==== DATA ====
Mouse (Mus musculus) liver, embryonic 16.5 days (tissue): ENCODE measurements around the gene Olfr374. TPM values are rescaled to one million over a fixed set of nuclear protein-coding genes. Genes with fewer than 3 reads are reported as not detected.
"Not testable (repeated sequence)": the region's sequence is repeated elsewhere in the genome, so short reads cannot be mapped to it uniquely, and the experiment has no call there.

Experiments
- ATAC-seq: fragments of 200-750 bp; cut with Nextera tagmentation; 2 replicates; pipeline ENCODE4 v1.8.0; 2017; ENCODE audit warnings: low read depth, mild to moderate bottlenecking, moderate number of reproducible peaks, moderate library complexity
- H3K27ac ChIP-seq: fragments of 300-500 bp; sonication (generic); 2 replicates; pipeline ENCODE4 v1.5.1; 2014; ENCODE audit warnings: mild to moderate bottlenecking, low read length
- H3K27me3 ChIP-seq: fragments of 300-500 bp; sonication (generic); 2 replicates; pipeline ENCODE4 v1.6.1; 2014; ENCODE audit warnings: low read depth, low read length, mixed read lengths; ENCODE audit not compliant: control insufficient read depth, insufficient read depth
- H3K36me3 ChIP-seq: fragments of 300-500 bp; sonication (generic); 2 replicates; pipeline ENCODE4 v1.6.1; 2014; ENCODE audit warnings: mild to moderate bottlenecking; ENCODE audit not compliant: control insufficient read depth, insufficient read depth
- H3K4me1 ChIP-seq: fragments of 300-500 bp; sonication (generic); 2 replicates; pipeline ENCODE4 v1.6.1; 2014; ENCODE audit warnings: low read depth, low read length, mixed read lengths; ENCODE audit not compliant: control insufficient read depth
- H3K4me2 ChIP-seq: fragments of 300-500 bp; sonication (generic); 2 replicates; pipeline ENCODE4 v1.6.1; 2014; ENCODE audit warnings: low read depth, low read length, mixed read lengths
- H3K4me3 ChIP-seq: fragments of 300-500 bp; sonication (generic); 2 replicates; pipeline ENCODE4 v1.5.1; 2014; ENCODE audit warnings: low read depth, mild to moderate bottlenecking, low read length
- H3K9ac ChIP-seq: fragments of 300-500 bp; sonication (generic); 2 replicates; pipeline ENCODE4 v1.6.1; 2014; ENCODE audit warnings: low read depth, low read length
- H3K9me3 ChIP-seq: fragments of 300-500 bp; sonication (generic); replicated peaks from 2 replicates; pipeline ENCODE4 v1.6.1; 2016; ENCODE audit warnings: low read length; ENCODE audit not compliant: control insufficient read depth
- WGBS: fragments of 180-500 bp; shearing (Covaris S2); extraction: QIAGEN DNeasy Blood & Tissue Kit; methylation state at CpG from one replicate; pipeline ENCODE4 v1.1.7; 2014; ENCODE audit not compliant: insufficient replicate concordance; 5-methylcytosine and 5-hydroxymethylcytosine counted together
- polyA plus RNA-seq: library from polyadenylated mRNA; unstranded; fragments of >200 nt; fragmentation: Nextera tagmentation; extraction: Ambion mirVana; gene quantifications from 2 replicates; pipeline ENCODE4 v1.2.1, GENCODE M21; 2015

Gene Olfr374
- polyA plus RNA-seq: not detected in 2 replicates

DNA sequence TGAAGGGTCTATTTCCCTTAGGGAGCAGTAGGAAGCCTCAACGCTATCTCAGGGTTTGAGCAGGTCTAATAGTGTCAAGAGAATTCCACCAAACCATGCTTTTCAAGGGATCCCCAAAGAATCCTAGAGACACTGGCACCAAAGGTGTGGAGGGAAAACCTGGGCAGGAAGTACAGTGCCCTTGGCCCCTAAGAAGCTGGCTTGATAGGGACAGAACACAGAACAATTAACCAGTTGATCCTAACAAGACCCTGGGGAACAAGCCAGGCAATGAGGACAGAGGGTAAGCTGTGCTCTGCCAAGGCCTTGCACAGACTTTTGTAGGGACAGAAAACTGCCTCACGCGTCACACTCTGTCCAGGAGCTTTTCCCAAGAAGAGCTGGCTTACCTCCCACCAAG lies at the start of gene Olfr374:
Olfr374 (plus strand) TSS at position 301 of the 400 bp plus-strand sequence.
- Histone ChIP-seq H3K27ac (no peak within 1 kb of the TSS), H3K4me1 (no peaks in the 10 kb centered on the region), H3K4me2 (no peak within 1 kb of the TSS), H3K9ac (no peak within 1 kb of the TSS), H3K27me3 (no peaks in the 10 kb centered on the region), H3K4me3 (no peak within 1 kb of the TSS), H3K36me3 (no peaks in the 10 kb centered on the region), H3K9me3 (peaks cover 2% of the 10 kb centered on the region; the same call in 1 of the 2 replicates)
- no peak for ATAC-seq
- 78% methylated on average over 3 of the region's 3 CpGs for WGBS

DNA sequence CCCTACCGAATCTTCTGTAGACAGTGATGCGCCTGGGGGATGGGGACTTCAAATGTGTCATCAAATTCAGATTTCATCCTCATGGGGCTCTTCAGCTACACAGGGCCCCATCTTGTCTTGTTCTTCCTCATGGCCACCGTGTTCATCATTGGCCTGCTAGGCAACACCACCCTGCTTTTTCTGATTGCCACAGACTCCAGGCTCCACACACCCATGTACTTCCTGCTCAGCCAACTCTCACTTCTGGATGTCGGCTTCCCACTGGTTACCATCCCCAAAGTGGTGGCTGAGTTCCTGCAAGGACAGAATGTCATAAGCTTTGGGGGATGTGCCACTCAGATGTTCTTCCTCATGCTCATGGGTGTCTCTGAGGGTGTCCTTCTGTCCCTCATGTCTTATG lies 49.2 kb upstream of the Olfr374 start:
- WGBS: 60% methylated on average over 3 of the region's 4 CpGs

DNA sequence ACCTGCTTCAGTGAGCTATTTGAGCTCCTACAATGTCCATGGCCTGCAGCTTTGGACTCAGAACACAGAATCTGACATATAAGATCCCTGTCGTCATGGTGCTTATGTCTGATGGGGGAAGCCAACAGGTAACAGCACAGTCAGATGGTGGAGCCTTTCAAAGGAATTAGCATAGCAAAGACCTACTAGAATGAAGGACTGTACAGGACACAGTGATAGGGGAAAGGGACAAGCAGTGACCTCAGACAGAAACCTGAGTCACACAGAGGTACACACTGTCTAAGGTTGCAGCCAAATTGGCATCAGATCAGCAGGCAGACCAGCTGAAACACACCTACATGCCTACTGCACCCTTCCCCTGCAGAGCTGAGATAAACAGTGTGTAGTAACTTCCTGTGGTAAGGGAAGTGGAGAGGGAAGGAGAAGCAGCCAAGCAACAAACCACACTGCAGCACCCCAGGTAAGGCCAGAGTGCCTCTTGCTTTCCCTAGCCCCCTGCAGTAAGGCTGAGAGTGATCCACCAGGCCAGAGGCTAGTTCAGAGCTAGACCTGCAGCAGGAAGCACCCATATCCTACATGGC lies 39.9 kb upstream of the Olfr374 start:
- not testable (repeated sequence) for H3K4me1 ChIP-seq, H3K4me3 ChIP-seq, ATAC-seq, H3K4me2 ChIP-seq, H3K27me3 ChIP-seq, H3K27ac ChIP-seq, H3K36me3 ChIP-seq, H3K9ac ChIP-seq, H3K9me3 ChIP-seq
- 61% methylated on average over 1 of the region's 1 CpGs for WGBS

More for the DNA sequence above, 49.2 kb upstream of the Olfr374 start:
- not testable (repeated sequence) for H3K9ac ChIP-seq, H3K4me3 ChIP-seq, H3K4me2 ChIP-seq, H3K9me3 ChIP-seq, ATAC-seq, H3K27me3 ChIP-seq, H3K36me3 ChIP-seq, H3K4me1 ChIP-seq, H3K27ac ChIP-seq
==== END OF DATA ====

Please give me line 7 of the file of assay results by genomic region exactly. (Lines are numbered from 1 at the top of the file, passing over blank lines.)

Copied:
- H3K36me3 ChIP-seq: fragments of 300-500 bp; sonication (generic); 2 replicates; pipeline ENCODE4 v1.6.1; 2014; ENCODE audit warnings: mild to moderate bottlenecking; ENCODE audit not compliant: control insufficient read depth, insufficient read depth